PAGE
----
Part of the web development process is helping clients learn how to optimize their site images. This is important because image files can add a lot of weight to a site and increase the amount of time it takes to load into a browser window, especially for mobile devices. So I've created this tutorial that addresses six things to remember when optimizing your site images.
Because my primary digital design tool is Adobe Photoshop, all of my examples will be from that application. But there are many other affordable image editors out there: Apple’s $30 answer to Photoshop, Pixelmator; the free GIMP image manipulation application; and browser-based image editors such as Pixlr. These Photoshop alternatives have the capability to do all of the functions I’m going to cover, though their interfaces and menus will be slightly different.
The web is built on a resolution of 72 pixels per inch (PPI). A pixel is the smallest visual unit for displaying color on a computer screen. You may have heard of high-resolution screens such as Apple’s Retina displays, and you can read more about how to optimize images for those here, but for this post I’m going to focus on optimizing images for standard resolution.
Most images from a camera or purchased as a stock photo are quite large in dimensions (height x width) and/or resolution (72 to 300 PPI). Always use 72 PPI as your final resolution for the web. Anything larger will not improve the image quality and will only cause your site’s pages to load more slowly, especially if they have many large images. If you’ve ever been to a site where the images load as if they were window shades being pulled down, you can bet those images weren’t optimized for the web.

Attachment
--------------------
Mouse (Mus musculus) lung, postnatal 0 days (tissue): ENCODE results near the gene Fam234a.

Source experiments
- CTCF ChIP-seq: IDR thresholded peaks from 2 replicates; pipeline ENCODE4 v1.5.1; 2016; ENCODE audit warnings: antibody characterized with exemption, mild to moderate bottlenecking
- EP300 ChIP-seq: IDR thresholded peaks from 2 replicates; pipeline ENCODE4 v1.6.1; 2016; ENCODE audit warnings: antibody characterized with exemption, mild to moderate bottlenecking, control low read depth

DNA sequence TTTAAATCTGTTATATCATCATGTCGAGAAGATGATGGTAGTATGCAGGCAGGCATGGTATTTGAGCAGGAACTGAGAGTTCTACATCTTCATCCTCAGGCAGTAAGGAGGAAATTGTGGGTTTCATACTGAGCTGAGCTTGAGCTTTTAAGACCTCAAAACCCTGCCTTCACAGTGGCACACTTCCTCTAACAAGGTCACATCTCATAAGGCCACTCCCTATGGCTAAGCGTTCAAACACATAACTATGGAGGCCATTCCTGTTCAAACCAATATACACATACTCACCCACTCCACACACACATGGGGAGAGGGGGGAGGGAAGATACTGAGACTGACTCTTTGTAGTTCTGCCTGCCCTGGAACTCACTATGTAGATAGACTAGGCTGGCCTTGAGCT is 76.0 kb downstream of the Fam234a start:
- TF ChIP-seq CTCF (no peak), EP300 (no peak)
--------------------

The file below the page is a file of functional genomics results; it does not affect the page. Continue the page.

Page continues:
You can check the size of your image within Photoshop by going to the “Image” menu and selecting “Image Size.” The dialogue box will show you both your image’s dimensions and current resolution. You can change these here if needed.
The color mode for all of your web images should be RGB (which stands for Red, Green, Blue) because computer monitors display full-color images using different intensities of red, green and blue pixels. The CMYK color mode is for printing, and leaving your web images in CMYK mode will increase the file size of your image and affect the speed of your site. Stock photos you purchase may be in a CMYK color mode by default, but that is easy to check and change.
Go to the “Image” menu and select “Mode.” The color mode of your image will have a checkmark next to it. If it’s anything other than RGB, select “RGB” to change it. You may see a warning message that says, “You are about to change the color mode of your image.” Simply click OK to confirm the change.
It’s important to know the target size for images on your website so you can match your original to it. This is for design consistency, but also so pages load quickly and the overall data weight of the site is as light as possible. You may need to both crop and resize your original image to fit the aspect ratio (height : width) of your target.
You can resize your image by going to “Image” from the main menu and selecting “Image Size.” Make sure the “Resample” checkbox is selected and the measurement units for height and width are set to “Pixels” and the resolution is 72 PPI. You’ll notice a small chain link icon between height and width. This signifies that changing one dimension will automatically and proportionally change the other.